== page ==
You’ll have to get used to budgeting
Your spending limits may initially feel inflexible and limiting. If you’re used to spending automatically, you may go through an adjustment period where it feels constricting to stop and question whether your budget can accommodate a random expense.
A budget requires some discipline
You'll need to exercise some impulse control to make your budget work. Some days, it may be very tempting to sink back into your old ways of spending, and you'll have to fight that urge.
You’ll need to pace yourself with realistic goals
You might get overly enthusiastic and either save or spend too much at the beginning of the month. If you set unrealistic goals, you'll struggle throughout the month and add stress to your life, even if you save money.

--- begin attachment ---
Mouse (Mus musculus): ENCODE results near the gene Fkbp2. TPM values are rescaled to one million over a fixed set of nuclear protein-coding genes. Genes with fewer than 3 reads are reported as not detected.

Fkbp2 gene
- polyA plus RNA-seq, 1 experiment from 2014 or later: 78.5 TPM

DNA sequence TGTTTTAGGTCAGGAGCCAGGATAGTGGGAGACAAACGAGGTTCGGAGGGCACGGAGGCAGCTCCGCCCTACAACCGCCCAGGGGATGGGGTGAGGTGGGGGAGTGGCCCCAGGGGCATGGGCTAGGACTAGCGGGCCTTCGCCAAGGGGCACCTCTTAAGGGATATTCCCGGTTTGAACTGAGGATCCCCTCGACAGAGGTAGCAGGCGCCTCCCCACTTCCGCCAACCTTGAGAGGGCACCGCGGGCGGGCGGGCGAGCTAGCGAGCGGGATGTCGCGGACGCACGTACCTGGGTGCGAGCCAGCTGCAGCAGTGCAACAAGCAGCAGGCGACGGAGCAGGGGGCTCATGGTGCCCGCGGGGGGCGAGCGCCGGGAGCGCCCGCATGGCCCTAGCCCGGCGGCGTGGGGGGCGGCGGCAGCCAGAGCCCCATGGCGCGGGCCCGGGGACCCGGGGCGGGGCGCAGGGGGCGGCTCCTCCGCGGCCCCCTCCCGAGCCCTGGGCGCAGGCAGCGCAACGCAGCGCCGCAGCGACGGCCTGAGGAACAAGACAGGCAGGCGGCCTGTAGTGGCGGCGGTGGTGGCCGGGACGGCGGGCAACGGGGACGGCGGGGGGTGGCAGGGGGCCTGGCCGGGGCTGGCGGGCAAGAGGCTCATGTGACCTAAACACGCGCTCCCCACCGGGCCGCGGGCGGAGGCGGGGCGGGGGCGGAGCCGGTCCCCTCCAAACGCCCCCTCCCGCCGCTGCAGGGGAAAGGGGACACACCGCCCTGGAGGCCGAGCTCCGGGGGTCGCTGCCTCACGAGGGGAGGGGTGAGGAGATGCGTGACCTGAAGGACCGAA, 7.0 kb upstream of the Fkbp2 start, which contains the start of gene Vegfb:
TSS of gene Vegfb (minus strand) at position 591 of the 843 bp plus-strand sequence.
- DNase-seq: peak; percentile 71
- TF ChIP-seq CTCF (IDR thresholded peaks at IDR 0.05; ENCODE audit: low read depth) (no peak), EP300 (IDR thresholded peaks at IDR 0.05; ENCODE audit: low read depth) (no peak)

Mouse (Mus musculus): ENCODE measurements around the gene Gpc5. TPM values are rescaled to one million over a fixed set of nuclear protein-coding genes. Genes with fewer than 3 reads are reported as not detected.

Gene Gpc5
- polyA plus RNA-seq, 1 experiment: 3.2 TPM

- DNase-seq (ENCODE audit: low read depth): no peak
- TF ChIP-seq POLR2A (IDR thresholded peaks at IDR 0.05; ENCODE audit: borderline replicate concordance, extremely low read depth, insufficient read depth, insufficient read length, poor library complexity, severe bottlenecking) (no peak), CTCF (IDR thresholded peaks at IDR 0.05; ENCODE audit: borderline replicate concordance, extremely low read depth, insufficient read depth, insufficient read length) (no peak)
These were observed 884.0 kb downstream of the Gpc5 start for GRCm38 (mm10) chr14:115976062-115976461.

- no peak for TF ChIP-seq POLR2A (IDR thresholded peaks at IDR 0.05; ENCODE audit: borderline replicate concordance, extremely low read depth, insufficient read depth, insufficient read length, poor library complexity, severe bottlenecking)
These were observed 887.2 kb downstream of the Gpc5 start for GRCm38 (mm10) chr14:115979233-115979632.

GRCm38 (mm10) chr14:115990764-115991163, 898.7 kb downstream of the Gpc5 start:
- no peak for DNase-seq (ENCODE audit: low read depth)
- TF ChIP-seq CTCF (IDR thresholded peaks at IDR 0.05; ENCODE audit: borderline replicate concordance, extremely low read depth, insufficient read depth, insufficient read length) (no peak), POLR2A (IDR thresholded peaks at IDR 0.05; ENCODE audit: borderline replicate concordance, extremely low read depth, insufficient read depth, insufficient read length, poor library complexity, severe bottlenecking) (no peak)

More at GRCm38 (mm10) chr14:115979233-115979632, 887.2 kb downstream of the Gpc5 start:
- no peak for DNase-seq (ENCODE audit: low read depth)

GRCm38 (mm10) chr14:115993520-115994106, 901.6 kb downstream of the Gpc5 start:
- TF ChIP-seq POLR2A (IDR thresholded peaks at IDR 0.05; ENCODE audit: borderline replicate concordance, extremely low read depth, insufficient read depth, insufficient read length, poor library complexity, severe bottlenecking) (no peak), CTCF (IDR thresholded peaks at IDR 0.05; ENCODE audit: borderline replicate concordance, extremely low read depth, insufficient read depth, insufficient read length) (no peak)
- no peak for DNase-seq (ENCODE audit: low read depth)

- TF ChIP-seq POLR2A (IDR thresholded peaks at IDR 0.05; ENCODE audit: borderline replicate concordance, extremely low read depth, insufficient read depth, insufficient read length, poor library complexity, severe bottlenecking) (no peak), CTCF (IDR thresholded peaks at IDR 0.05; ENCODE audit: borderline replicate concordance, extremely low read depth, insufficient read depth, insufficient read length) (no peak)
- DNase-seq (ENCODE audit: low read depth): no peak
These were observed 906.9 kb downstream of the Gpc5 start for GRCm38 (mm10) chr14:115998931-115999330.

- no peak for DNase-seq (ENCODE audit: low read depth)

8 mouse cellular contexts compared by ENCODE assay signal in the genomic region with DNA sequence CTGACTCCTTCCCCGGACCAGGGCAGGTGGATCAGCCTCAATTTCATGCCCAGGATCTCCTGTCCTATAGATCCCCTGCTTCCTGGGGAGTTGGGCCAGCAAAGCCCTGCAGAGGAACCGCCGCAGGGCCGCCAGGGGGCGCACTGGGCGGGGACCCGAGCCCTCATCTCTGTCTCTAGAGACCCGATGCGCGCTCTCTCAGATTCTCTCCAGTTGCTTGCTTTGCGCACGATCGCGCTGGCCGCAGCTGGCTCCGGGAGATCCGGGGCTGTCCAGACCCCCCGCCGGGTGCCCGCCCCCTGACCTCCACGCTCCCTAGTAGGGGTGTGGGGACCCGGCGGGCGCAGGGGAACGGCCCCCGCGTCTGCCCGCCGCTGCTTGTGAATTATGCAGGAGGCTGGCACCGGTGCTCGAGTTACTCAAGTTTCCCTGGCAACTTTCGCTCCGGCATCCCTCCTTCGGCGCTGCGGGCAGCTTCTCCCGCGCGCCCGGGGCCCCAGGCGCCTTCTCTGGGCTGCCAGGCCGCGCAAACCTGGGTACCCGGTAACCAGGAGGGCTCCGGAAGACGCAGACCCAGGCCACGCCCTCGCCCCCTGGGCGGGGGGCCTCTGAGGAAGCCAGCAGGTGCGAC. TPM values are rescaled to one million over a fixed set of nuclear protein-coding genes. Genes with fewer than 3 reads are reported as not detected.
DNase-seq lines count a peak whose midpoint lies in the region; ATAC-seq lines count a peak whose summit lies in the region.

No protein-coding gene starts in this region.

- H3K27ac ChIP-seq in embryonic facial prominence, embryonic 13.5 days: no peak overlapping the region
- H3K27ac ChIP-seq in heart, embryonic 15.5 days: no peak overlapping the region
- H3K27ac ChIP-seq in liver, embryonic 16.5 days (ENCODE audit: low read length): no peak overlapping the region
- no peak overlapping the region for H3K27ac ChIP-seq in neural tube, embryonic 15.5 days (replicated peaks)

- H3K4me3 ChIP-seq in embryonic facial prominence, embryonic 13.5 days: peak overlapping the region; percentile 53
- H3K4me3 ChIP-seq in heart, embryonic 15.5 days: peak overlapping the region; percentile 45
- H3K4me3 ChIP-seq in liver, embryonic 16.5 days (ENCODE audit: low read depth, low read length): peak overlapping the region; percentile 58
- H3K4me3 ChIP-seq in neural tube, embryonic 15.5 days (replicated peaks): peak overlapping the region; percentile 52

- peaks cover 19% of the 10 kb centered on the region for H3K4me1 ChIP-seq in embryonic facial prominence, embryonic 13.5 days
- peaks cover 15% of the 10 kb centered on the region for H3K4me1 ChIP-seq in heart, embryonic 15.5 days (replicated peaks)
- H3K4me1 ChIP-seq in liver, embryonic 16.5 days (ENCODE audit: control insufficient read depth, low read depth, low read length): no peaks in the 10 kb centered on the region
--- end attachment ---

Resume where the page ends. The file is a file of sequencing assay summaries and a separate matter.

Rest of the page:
Budgeting without the right balance can lead to failure, so it's important to create a budget that fits your financial situation.
3 personal budgeting tips
To assist you on your journey, here are a few tips that can help you ease into budgeting and find the most suitable method for you.
1. Experiment with online budgeting tools and personal budget apps
Even if a particular budgeting method seems to work for you, don't be afraid to experiment and try more than one. All methods can be effective, but some will work better with your lifestyle.
If you find planning and maintaining a budget challenging, try using software or a budgeting app. Some apps link directly to your bank account and automatically categorize your expenditures into categories. You may need to do some general maintenance, but you'll be able to scroll through your phone and get a snapshot of your spending with minimal effort.